In Charlottesville, hate didn't win

Last week, a jury in Charlottesville, Virginia, found James Fields guilty of murdering Heather Heyer, in add...

Posted: Dec 13, 2018 6:43 AM
Updated: Dec 13, 2018 6:43 AM

Last week, a jury in Charlottesville, Virginia, found James Fields guilty of murdering Heather Heyer, in addition to nine other charges. It unanimously agreed that Heyer's death was the direct result of Fields' decision to drive his car into a large group of pedestrians who were opposing the "Unite the Right" rally in August 2017. Fields could now spend the rest of his life in prison.

There was little doubt that Fields had turned his car toward the crowd that day and put his foot on the gas. The only question for the jury was why. Was it out of a legitimate fear of the crowd, as Fields claimed, or was it an intentional act of harm?

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This was an emotionally charged case from the beginning and a challenge for the lawyers defending Fields, who were carrying a very heavy burden during this trial. Not only did they have to defend someone who had undisputedly killed an innocent woman and injured many others, but they also had to contend with the evidence of Fields' hatred and racism that hung over the courtroom.

The judge allowed the jury to hear extremely damaging text message evidence that Fields went to the rally that day on a mission, fueled by his neo-Nazi beliefs.

Also presented as evidence was an image Fields had posted on Instagram prior to the incident, showing a car driving through protesters and captioned, "You have the right to protest, but I'm late for work."

Fields' lawyers fought back against this narrative by trying to show that their client did not intend to kill anyone. He was not angry, they argued. He was simply afraid of the crowd. They presented testimony from people who were there that day who described Fields' demeanor as "calm and normal" and perhaps "a little scared." The defense lawyer tried to set the scene as a "perfect storm" of events leading to the tragedy -- one that Fields simply had no control over.

But the evidence against Fields was too damning, and the jury was convinced of Fields' guilt. They recommended a life sentence, the maximum penalty Fields could face for the murder charge.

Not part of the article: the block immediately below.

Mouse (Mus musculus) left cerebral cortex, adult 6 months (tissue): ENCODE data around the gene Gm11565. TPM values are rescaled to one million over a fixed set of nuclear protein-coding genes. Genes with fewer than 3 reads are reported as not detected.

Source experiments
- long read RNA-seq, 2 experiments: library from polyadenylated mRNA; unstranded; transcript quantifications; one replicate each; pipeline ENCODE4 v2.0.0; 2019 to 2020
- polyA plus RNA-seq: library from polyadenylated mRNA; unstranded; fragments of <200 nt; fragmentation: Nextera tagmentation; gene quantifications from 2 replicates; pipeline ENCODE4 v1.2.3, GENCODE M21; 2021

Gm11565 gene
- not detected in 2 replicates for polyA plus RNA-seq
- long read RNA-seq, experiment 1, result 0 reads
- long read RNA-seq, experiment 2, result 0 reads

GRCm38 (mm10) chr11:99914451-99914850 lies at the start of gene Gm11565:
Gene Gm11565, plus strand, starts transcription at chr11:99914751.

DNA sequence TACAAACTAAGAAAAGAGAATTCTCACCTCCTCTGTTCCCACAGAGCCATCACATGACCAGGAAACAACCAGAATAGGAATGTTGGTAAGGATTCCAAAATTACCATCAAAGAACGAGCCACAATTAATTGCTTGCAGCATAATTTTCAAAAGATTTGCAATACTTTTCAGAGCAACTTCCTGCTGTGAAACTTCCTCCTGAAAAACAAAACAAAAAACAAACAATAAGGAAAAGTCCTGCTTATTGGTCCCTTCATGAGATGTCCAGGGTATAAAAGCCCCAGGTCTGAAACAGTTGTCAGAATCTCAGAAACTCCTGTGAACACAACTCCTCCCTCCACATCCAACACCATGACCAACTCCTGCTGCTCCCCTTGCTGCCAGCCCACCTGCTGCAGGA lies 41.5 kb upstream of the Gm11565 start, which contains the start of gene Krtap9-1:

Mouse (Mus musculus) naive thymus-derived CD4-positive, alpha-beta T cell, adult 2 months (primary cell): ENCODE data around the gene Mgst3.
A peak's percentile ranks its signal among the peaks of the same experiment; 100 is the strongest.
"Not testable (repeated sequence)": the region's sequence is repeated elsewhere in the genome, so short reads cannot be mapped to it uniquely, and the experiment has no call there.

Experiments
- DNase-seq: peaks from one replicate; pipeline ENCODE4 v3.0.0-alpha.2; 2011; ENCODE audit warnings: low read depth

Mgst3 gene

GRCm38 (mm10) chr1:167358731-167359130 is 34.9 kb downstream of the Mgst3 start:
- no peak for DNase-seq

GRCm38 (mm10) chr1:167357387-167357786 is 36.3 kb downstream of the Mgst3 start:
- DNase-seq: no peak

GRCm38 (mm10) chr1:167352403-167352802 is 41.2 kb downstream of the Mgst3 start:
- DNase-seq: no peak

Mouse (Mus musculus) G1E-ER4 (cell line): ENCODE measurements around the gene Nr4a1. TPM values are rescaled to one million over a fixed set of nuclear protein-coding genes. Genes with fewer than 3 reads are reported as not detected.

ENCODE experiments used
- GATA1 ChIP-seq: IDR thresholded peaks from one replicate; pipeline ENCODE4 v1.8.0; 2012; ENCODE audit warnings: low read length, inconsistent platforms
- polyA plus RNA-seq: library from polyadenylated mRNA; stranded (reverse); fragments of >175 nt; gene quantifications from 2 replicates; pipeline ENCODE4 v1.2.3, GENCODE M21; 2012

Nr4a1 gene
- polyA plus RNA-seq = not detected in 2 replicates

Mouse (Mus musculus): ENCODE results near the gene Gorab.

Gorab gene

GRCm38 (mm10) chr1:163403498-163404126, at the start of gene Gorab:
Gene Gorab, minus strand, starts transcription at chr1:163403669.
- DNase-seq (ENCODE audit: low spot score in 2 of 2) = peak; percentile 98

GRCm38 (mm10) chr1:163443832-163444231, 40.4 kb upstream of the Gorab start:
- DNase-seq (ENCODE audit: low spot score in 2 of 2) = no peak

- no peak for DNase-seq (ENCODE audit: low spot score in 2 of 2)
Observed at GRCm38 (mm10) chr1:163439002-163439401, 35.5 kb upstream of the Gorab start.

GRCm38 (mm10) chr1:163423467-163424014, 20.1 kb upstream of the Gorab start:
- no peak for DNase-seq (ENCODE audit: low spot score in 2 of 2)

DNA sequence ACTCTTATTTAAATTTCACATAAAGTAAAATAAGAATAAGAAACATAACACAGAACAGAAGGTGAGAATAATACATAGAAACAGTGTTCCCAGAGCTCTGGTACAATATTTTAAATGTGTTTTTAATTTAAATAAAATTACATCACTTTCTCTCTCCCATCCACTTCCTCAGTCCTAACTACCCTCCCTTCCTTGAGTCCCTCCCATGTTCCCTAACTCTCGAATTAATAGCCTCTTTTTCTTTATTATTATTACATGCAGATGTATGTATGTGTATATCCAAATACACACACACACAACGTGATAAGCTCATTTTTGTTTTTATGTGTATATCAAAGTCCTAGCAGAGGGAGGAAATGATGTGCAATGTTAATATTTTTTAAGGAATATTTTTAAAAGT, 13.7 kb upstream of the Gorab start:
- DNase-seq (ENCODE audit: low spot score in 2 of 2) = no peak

In his conviction and sentencing recommendation, we can take solace knowing that not only was justice served but that a jury of individuals, representing the American people, were willing to stand up for what was right -- and condemn what was wrong.

This message from the jury comes at a pivotal moment, as people with views strikingly similar to Fields' continue their mission of racism and intolerance across the United States.

But it isn't solely up to the criminal justice system to stand up to the hate. The rest of us have to work harder to push back. We can never accept that the people who share Fields' beliefs are "some very fine people." And we can never accept the comment Fields made to his mother while awaiting trial, that Heyer's death "doesn't f**king matter."

Heyer's death does matter. It matters to her family. It matters to that jury in Charlottesville. And it should matter to anyone who wants to confront hatred and the violence it spawns.

I don't know if the organizers of this march were able to "Unite the Right," but I know that the words and actions of these individuals united the rest of us in our opposition to their message, their prejudice, and their callousness toward innocent life.

James Fields won't be the last person to commit a hate crime, and Heather Heyer won't be the last victim of racism. But if this case teaches us anything, it's that the vast majority of people won't tolerate these egregious acts. The jury in Charlottesville got it right. Hate didn't win.

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